At times, the collector community and the U.S. Treasury (read that
U.S. Mint) are at odds with each other, akin to a family squabble. But
when faced with an outside “threat” they put aside their differences
and stand together. One such moment was July 14, 1981.
Outside observers had predicted S. 1230 and its companion bill,
H.B. 3958, which called for the U.S. Mint to strike 29 commemorative
coins to honor the 1984 Los Angles Olympic Games, would sail through Congress.
The legislation had the backing of the Olympic community and
powerful members of Congress. But perhaps more significantly, the
bills had been carefully shepherded by high-powered lobbyists funded
by captains of industry, such as Armand Hammer.
The lead witness at the Senate Banking hearing that day was
Treasurer Angela “Bay” Buchanan. She took issue with the fact that the
proposal, as written, would put the sales and marketing of the coins
in the hands of a private entity, beyond the scrutiny and oversight of
Those pressing for the private marketing scheme may have been
successful had not two prominent and respected members of the
numismatic community buttressed Buchanan’s testimony.
George D. Hatie, president of the 37,000-member American
Numismatic Association, was an astute collector and a skilled lawyer.
He used his legal training to highlight inconsistencies and pinpoint
problems. For example, he noted that the formula for establishing the
specified surcharge of 15 percent on either the face value or the cost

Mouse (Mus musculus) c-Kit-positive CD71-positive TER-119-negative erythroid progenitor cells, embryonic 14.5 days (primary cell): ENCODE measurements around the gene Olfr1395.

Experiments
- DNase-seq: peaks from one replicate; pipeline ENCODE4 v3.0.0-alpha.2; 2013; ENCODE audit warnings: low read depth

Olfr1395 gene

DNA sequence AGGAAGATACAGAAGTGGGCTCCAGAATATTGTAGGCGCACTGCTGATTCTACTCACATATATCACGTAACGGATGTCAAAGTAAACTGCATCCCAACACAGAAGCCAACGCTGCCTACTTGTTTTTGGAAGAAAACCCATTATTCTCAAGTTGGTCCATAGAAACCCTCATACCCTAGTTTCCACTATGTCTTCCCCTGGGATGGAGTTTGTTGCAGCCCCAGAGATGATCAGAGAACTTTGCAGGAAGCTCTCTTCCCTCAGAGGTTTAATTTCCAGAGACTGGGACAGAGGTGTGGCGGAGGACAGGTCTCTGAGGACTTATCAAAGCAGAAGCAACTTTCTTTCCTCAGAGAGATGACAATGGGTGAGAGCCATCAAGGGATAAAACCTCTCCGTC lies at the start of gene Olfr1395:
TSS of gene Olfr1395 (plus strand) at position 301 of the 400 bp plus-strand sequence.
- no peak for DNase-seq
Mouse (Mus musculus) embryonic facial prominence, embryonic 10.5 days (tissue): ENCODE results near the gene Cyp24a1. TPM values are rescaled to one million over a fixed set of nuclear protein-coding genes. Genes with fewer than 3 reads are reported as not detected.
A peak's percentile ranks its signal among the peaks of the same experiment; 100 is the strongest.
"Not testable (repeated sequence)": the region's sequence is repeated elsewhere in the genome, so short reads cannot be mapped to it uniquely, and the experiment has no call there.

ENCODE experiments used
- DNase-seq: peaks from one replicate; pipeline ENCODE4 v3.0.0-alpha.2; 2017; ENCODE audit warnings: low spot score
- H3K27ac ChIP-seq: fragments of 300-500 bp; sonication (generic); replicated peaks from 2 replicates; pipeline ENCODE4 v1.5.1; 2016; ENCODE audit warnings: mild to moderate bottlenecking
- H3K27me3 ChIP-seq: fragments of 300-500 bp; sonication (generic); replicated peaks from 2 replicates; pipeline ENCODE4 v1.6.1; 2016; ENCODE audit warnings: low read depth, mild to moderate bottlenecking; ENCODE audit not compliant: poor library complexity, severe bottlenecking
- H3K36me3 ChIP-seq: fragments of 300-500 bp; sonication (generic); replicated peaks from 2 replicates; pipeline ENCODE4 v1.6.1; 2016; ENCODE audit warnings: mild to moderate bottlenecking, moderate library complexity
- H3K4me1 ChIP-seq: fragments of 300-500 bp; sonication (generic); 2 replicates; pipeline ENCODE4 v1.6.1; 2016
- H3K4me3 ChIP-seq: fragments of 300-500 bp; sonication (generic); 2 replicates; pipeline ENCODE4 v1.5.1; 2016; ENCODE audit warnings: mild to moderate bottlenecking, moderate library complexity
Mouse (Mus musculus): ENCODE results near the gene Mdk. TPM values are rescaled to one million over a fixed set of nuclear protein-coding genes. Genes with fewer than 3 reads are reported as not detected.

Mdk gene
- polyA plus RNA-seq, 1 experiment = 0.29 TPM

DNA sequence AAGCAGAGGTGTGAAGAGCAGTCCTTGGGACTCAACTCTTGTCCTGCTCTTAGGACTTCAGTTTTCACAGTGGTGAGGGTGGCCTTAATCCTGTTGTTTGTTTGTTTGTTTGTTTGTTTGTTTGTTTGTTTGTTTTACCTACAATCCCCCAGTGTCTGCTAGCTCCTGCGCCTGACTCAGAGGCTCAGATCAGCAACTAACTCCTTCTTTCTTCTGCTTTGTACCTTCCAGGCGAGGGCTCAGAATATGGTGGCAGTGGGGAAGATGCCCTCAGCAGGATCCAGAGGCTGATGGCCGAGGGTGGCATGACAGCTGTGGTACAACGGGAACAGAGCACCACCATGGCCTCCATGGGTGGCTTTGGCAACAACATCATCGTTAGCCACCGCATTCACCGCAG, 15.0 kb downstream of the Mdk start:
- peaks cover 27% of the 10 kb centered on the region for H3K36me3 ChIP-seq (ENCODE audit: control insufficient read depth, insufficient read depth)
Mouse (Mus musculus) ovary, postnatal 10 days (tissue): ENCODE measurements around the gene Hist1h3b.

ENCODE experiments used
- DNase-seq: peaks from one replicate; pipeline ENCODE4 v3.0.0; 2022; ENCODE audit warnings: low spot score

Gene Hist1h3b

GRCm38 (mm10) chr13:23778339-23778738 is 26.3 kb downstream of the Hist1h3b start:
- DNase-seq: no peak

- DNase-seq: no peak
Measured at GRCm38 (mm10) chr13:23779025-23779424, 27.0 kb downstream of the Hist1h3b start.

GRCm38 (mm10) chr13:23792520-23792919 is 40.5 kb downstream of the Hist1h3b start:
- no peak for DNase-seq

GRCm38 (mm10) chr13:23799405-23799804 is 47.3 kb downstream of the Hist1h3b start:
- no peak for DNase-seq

of manufacture of the coins, whichever was greater, excluded the cost
of gold or silver in calculating the surcharge.
Even more compelling was his practical observation that the cost
of acquiring a complete set to a collector “could well be in excess of $5,000.”
Considering that most collectors in 1981 were spending less than
$250 a year to keep their collections complete, Hatie raised for the
first time the specter that Olympic planners could be overly optimist
on their anticipated sales and profits.
Hatie said from his own perspective that 29 coins depicting a
single event would not appeal to him and he would lose interest in
collecting the entire series.
Publisher Chester L. Krause also testified, presenting research
his staff had conducted that directly contradicted Olympic officials
touting the massive Olympic issues of Canada in 1976 and the Soviet
Union in 1980 as programs to emulate. Krause asserted that only three
Olympic coin programs had been successful: those produced for the
Helsinki Games in 1952, Tokyo in 1964 and Mexico in 1968. Each had
produced fewer coins, but had sold out. The later Olympic programs,
such as Montreal and Moscow, had issued large numbers, but had sold
far fewer coins.
Beth Deisher was editor of Coin World for 27 of the 31
years she was on the publication’s staff. Email her at Beth@CashInYourCoins-Book.com.